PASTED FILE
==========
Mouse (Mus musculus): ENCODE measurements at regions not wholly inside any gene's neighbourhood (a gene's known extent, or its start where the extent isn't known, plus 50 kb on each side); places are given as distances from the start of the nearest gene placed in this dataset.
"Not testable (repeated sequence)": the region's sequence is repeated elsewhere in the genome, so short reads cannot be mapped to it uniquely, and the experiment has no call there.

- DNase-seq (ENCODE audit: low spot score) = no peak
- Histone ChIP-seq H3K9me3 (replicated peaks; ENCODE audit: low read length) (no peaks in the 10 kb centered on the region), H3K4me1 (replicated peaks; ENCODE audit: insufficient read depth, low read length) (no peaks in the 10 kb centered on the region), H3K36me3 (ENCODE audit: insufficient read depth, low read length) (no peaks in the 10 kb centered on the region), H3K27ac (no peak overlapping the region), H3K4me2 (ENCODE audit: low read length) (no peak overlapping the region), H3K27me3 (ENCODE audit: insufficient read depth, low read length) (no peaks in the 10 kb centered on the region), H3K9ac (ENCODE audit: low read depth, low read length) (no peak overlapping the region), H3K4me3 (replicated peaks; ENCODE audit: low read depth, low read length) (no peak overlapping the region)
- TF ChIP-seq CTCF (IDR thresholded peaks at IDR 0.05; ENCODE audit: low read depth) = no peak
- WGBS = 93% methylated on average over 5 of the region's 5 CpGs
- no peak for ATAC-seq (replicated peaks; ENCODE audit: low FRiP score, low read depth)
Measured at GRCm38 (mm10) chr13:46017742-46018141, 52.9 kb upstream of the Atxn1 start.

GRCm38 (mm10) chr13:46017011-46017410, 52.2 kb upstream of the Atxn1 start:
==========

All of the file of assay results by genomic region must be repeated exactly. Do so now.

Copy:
Mouse (Mus musculus): ENCODE measurements at regions not wholly inside any gene's neighbourhood (a gene's known extent, or its start where the extent isn't known, plus 50 kb on each side); places are given as distances from the start of the nearest gene placed in this dataset.
"Not testable (repeated sequence)": the region's sequence is repeated elsewhere in the genome, so short reads cannot be mapped to it uniquely, and the experiment has no call there.

- DNase-seq (ENCODE audit: low spot score) = no peak
- Histone ChIP-seq H3K9me3 (replicated peaks; ENCODE audit: low read length) (no peaks in the 10 kb centered on the region), H3K4me1 (replicated peaks; ENCODE audit: insufficient read depth, low read length) (no peaks in the 10 kb centered on the region), H3K36me3 (ENCODE audit: insufficient read depth, low read length) (no peaks in the 10 kb centered on the region), H3K27ac (no peak overlapping the region), H3K4me2 (ENCODE audit: low read length) (no peak overlapping the region), H3K27me3 (ENCODE audit: insufficient read depth, low read length) (no peaks in the 10 kb centered on the region), H3K9ac (ENCODE audit: low read depth, low read length) (no peak overlapping the region), H3K4me3 (replicated peaks; ENCODE audit: low read depth, low read length) (no peak overlapping the region)
- TF ChIP-seq CTCF (IDR thresholded peaks at IDR 0.05; ENCODE audit: low read depth) = no peak
- WGBS = 93% methylated on average over 5 of the region's 5 CpGs
- no peak for ATAC-seq (replicated peaks; ENCODE audit: low FRiP score, low read depth)
Measured at GRCm38 (mm10) chr13:46017742-46018141, 52.9 kb upstream of the Atxn1 start.

GRCm38 (mm10) chr13:46017011-46017410, 52.2 kb upstream of the Atxn1 start: